At a time when American politics is perhaps more divided than ever, one issue has emerged that the vast majority of people, regardless of their political affiliation, can agree on: Internet privacy.
On March 23, Republicans in the U.S. Senate voted along party lines — 50 to 48 — to eliminate proposed broadband privacy rules that would have required ISPs to receive explicit consent from consumers before selling or sharing their web browsing data, and other private information, with advertisers and other companies.
The Senate also used its power under the Congressional Review Act to ensure that the FCC rulemaking “shall have no force or effect” and to prevent the FCC from issuing similar regulations in the future.
The public reaction has not been positive. According to a recent YouGov survey, 80 percent of Democrats favored a veto by President Trump, but so did 69 percent of independents and 75 percent of Republicans.
The eliminated FCC broadband privacy rules, which had not yet taken effect, were set to require providers to get opt-in consent from customers before selling or sharing metadata and personal information such as geo-location, browsing activity, IP addresses and more. Opt-out requirements would have been required for less sensitive information such as email addresses.
The timing of such a change comes at a critical point in history where innovators and technologists are pushing the boundaries of what is possible using digital identity, profiles based on someone or something’s online presence and activity. Digital identity attributes, such as a Facebook profiles, are increasingly being used at border crossings, for fraud prevention, and customer onboarding at financial institutions. Combined with traditional identity attributes, such as a driver’s license, the number of digital identity use cases is increasing daily, along with it, the value of metadata and personal information.
The metadata capturing your personal information can come from any connected device. Desktop computers, laptop, mobile devices, cloud video recorders, home assistants, etc. are connected devices and collect metadata.
“Your home broadband provider can know when you wake up each day, either by knowing the time each morning that you log on to the Internet to check the weather (or) news of the morning, or through a connected device in your home,” Sen. Bill Nelson (D-Fla.) said during the Senate floor debate.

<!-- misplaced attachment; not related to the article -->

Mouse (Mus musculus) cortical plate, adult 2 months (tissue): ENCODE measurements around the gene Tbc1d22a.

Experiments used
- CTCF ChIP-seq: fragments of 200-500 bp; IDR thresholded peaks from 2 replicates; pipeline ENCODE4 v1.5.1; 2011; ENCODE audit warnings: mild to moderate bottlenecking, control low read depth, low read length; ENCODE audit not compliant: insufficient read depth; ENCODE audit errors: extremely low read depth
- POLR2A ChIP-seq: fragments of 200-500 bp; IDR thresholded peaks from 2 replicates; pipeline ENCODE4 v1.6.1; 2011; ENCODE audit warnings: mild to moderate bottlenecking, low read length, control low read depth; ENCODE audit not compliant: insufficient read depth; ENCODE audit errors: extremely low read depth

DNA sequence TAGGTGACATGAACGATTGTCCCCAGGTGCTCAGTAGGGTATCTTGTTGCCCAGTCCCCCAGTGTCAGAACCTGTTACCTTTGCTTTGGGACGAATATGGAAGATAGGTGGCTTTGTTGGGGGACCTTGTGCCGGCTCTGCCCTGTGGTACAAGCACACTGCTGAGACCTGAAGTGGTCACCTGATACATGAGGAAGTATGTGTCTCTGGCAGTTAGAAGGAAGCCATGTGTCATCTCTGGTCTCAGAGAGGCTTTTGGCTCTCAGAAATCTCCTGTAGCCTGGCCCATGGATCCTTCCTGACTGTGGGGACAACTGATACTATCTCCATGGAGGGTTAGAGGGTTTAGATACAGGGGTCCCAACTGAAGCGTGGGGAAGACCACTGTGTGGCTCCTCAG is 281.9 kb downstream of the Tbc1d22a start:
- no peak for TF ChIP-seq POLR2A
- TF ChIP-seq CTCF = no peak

“This is a gold mine of data — the holy grail, so to speak,” Nelson said. “It’s no wonder that broadband providers want to be able to sell this information to the highest bidder, without consumers’ knowledge or consent. And they want to collect and use this information without providing transparency or being held accountable.”
Americans must now put blind faith in ISPs, such as Comcast and Verizon, to deny their shareholders and forego surefire profits in exchange for maintaining their customer’s personal privacy.
Few consumers have any choice of Internet provider. Thus, their only choice may be between “giving up their browsing history for an Internet provider to sell to the highest bidder, or having no Internet at all,” said Sen. Ron Wyden (D-Ore.). According to the FCC’s latest Internet Access Services report, which contains data through June 30, 2015, 78 percent of Americans have only one or no provider at the FCC’s standard 25Mbps download/3Mbps upload broadband standards.
Proponents of the bill argue that checks and balances between state and federal authorities will curb the fears dominating many Americans regarding this matter. One such example is surrounding federal and state wiretapping laws, such as the Wiretap Act, which currently limits only the interception of the contents of communications, as opposed to metadata, which includes geo-location and personally identifiable information.
Proponents also recommend the use of a Virtual Private Network (VPN) to enhance one’s privacy. At the average cost of $4 to $10 per month, a VPN is an excellent option for those Americans fortunate enough to have the discretionary spending. But should we require citizens to enforce the Fourth Amendment right of privacy for themselves?
Travis Jarae is the founder and CEO of One World Identity, an online platform that publishes events, publications, research and analysis, member services, and consumer news. Follow him on Twitter @TravisJarae.